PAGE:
Valuing our natural capital is key
How do we raise awareness of peatlands and their environmental, biological, and cultural functions? This project aims to shift perceptions of peatlands so that these spaces can be seen as important places full of awe and wonder.
Our local peatlands have a global impact: peatlands cover 3% of the world’s terrestrial surface, but they sequestrate more carbon than all the forests combined.
Find out more at the project's dedicated website here.
The project is funded by Esmée Fairbairn Foundation and the Galloway Glens Landscape Partnership.
What We Do
Every creative – and we use that term to include scientists – will look at a landscape through the lens of their expertise. We can use this to bring different understandings around peat into general conversation.
These short snapshots will celebrate other ways of perceiving and experiencing our peatland landscapes. The body of work created during these commissions will be shared to start conversations around peatlands across the region and beyond.
Artists in Residence
Artists will connect to Dumfries and Galloway peatlands and may have a specific lens in which to view the land through. Currently we are engaging with water, which is integral to the peatland landscape.
The Silverflowe and South Dee peatlands, which are part of the same hydrological system, will be the focus of the current work.
Work will be shared with communities to spark further discussion on land-use.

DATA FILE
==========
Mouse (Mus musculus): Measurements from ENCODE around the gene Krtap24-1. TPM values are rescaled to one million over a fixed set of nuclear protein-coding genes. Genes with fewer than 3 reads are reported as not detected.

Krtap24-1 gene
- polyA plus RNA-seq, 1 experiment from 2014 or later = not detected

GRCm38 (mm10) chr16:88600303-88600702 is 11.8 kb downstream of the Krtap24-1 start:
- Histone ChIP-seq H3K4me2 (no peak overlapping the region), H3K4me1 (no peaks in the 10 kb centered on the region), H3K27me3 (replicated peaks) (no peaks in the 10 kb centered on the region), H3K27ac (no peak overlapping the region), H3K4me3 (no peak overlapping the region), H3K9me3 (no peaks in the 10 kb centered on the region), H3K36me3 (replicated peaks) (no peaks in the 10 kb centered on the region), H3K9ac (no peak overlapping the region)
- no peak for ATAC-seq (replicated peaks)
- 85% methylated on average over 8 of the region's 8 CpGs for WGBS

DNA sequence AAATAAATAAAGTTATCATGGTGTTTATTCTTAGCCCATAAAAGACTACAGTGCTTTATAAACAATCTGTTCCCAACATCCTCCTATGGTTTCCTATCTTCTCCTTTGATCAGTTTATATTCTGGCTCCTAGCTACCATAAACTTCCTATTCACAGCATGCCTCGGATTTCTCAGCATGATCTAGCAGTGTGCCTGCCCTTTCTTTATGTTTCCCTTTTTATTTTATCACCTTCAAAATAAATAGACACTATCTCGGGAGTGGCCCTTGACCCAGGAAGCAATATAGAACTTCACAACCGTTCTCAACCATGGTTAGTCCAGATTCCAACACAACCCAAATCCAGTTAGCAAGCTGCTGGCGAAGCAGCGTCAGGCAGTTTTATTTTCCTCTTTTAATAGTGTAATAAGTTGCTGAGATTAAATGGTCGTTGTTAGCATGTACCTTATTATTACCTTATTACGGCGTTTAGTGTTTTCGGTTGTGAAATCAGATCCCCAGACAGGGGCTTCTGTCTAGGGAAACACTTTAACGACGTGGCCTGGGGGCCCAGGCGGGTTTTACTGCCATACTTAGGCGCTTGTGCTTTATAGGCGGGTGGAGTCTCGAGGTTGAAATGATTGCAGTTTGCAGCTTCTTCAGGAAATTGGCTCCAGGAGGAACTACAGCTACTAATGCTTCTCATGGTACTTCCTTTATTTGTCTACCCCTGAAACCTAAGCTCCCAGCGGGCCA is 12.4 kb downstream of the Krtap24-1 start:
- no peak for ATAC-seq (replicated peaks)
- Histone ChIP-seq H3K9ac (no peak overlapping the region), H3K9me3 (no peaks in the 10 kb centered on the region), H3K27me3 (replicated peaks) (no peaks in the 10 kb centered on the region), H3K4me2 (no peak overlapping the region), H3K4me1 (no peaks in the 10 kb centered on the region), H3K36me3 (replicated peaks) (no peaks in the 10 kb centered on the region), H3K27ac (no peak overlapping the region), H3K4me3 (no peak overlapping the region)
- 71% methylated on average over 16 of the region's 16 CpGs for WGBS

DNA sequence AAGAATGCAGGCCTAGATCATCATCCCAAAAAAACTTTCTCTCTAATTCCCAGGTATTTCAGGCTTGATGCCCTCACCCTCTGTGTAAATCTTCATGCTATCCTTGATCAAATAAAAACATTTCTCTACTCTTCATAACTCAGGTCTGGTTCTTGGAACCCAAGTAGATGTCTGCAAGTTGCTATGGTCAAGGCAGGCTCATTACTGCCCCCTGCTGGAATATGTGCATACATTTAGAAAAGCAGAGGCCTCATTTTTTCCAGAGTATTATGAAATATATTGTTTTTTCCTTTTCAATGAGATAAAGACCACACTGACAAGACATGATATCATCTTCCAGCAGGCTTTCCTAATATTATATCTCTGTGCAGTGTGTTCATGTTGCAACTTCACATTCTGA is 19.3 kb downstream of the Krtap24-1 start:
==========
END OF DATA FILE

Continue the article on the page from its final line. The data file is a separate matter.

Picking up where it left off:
Water Quality Monitoring
Healthy peatland can help improve water conditions, and most critically will help reduce the acidity of watercourses – vital for healthy river systems. Through our water quality monitoring we will gather baseline data on water quality indicators such as pH, temperature, and particulate organic matter.
This data will help evidence the impact of peatland restoration and changes in management practices on water quality, and will inform the development of our land-use management tool.
The Land-Use Management Tool
All material produced by creatives, workshops, events, and water quality monitoring will feed into a practical decision-making tool and the final project exhibition.
The tool will demonstrate how the opinion of local communities and a wider range of stakeholders could be better reflected in the future management of peatlands to ensure maximum environmental and natural capital benefits and outcomes. We will consider aspects such as the practicality/cost effectiveness of ecological restoration, policy/regulation, and the potential for ecological success. We envision that this tool will demonstrate an approach to dealing with complex, and sometimes competing, aims and objectives of land management.